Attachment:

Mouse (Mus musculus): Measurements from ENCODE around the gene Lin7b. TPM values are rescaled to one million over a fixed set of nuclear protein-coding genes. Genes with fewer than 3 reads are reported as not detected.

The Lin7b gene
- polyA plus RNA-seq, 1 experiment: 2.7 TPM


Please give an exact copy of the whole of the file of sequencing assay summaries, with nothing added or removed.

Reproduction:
Mouse (Mus musculus): Measurements from ENCODE around the gene Lin7b. TPM values are rescaled to one million over a fixed set of nuclear protein-coding genes. Genes with fewer than 3 reads are reported as not detected.

The Lin7b gene
- polyA plus RNA-seq, 1 experiment: 2.7 TPM